Researchers are seeking to recruit 22,000 women for a study that will compare the benefits and risks of tamoxifen and raloxifene, two drugs which are believed to reduce an individual’s risk for breast cancer.
A study of 13,000 women has already established that tamoxifen can reduce breast cancer risk by one half. However, tamoxifen also has many negative side effects including increased risk of uterine cancer, blood clots in the large veins and lungs, and greater risk for stroke. Raloxifene, which is used by many older women to fight osteoporosis, has also been found effective in reducing breast cancer risk, and causes fewer serious side effects.
The study, which will be led by the National Surgical Adjuvant Breast and Bowel Project (NSABBP), will include a select group of women who have a high risk of getting breast cancer, are willing to take raloxifene or tamoxifen for five years, are post-menopausal, and are at least 35 years old. Researchers expect that they expect to screen 200,000-300,000 women in order to find 22,000 appropriate subjects.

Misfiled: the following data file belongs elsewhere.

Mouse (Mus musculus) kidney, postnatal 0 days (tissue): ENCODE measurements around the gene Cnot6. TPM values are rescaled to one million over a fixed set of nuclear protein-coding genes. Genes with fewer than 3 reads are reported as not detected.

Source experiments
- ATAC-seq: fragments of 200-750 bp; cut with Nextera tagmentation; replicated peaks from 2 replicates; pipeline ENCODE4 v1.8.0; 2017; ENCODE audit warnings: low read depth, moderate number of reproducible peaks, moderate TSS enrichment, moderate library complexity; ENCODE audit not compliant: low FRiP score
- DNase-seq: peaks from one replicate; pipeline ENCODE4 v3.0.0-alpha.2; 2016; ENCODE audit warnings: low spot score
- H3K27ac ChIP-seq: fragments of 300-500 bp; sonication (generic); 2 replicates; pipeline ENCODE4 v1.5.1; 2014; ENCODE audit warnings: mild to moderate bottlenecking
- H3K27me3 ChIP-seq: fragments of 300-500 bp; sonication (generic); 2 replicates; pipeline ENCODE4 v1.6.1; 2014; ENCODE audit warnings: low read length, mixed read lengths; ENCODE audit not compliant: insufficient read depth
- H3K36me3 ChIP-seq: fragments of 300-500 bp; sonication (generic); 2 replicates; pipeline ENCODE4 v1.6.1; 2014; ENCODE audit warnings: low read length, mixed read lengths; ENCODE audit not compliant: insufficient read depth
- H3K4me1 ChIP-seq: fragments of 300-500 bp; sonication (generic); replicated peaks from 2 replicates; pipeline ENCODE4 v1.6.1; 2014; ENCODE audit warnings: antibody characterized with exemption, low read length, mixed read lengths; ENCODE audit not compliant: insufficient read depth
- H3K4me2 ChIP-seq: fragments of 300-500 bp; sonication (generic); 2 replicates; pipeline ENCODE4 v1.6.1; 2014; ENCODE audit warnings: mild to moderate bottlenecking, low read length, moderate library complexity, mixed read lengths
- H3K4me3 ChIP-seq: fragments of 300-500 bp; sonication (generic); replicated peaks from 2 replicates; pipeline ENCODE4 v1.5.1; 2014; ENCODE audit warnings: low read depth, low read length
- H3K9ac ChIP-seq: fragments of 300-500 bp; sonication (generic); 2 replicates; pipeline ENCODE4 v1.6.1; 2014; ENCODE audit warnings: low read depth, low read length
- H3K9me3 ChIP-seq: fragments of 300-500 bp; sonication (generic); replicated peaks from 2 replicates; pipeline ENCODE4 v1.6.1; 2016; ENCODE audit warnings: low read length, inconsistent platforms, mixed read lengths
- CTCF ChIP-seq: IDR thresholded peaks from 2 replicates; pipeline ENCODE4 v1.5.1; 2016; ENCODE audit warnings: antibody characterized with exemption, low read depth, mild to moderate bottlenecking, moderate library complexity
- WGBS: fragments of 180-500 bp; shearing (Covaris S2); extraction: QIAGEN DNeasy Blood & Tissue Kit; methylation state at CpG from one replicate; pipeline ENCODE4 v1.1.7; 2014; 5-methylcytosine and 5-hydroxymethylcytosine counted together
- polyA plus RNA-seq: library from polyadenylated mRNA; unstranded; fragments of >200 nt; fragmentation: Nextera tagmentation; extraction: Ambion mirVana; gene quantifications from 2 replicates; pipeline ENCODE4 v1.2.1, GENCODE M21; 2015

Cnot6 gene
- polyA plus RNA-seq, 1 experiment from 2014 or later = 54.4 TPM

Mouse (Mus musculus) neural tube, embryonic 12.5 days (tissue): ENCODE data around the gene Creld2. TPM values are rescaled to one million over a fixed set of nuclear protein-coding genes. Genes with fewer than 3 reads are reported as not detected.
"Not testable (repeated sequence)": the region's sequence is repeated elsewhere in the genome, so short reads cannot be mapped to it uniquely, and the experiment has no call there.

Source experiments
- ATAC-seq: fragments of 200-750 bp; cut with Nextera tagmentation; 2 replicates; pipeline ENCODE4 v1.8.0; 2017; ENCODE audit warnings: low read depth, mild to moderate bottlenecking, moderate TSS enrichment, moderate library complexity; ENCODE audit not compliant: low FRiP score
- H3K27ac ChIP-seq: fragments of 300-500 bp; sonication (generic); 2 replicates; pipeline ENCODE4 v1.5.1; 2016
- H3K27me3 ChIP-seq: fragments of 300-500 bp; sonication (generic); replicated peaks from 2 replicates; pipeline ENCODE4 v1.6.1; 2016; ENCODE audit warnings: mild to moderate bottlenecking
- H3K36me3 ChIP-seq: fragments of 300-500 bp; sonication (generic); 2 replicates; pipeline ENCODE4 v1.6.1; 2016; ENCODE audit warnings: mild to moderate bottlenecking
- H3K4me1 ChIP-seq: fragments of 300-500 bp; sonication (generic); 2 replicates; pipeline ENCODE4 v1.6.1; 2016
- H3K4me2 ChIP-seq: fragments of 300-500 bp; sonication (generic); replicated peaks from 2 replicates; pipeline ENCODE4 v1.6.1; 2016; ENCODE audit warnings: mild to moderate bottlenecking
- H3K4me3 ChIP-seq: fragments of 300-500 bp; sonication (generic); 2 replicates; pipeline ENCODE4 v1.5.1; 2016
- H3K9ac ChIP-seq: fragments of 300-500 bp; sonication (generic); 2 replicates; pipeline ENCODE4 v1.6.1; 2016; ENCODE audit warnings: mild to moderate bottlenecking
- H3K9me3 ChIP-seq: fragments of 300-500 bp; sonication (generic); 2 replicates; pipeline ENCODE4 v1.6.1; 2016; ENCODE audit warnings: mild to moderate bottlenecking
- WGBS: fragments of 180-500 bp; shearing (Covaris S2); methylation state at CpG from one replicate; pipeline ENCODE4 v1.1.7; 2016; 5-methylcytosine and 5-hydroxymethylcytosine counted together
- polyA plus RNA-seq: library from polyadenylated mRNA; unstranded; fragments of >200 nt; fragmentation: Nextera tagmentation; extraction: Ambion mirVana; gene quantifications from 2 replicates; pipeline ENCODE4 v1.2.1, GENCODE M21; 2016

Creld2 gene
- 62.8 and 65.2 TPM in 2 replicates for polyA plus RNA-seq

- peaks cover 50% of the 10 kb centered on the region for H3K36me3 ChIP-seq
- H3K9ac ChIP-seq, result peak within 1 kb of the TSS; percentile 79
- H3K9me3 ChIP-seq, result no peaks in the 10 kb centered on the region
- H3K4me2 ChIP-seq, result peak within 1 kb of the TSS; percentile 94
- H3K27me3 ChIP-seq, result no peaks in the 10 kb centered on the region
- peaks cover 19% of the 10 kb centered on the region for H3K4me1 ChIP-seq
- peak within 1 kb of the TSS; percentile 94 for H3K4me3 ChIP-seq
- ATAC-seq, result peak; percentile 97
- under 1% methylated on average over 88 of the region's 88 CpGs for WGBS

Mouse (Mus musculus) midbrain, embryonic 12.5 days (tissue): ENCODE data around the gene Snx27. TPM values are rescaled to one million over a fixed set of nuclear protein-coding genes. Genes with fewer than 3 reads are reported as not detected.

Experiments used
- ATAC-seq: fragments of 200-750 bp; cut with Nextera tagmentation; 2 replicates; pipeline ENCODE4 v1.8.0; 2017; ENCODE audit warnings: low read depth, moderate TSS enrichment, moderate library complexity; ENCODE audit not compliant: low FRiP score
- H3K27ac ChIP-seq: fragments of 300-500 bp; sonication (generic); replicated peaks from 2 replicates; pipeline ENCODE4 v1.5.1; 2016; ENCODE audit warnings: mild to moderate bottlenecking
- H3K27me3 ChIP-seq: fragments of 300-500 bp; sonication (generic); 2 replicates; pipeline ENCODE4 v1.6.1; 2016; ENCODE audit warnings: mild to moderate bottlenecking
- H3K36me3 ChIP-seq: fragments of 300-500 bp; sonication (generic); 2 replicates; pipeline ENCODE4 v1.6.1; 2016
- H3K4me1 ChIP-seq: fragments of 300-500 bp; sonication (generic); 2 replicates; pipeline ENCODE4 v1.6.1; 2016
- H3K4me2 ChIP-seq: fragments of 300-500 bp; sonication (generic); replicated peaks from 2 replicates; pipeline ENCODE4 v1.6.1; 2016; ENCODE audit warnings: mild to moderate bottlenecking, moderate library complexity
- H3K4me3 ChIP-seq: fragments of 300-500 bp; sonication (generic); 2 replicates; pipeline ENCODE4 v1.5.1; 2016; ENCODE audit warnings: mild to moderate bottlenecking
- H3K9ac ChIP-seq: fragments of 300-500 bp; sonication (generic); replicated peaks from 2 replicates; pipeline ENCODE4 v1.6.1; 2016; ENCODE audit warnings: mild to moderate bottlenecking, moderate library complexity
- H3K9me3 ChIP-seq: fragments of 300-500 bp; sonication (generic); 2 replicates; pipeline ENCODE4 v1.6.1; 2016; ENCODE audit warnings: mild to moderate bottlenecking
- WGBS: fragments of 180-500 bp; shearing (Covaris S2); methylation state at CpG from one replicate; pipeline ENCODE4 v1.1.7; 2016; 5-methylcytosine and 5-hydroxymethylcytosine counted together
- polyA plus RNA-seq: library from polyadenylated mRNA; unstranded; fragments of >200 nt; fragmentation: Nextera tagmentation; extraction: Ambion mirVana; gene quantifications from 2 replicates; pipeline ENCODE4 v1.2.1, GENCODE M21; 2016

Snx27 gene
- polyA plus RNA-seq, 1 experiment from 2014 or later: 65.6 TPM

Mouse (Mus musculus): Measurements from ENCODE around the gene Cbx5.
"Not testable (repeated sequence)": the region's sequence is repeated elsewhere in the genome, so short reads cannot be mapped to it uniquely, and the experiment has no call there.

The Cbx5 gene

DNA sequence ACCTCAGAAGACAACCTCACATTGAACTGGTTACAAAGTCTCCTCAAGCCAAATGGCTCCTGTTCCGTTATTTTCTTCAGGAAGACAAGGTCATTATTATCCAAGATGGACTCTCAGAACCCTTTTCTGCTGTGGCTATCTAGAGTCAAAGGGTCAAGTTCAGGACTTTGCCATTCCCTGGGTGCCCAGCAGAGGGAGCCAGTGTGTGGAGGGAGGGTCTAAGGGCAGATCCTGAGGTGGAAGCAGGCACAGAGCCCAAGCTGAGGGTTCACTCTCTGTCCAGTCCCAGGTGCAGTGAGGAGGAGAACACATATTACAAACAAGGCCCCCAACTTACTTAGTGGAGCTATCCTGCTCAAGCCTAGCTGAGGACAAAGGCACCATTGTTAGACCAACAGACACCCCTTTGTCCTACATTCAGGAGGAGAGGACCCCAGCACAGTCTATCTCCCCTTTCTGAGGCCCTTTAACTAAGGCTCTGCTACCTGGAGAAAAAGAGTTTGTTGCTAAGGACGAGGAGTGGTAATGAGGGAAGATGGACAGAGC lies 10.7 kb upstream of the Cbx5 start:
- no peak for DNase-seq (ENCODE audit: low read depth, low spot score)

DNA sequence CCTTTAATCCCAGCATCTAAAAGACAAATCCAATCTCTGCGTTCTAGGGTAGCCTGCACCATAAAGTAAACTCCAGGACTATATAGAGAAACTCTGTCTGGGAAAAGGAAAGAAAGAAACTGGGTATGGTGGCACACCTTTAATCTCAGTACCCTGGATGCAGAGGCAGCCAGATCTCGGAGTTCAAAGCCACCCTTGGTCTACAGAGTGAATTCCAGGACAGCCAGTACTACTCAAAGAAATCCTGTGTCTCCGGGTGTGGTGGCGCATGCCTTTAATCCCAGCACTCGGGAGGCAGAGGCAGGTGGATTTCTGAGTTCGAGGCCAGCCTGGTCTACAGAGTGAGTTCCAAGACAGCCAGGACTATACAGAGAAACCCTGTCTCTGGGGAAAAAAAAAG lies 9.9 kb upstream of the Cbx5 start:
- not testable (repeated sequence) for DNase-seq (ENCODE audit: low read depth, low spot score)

A statement released by NSABBP Chair Norman Wolmark read, “Studies of raloxifene suggest is has the potential to prevent breast cancer. The only way to prove that potential is in a clinical trial in which the risks and benefits of raloxifene are directly compared with the risk and benefits of tamoxifen.”
The National Cancer Institute will fund the study, which is expected to cost between 75 and 100 million dollars over 10 years.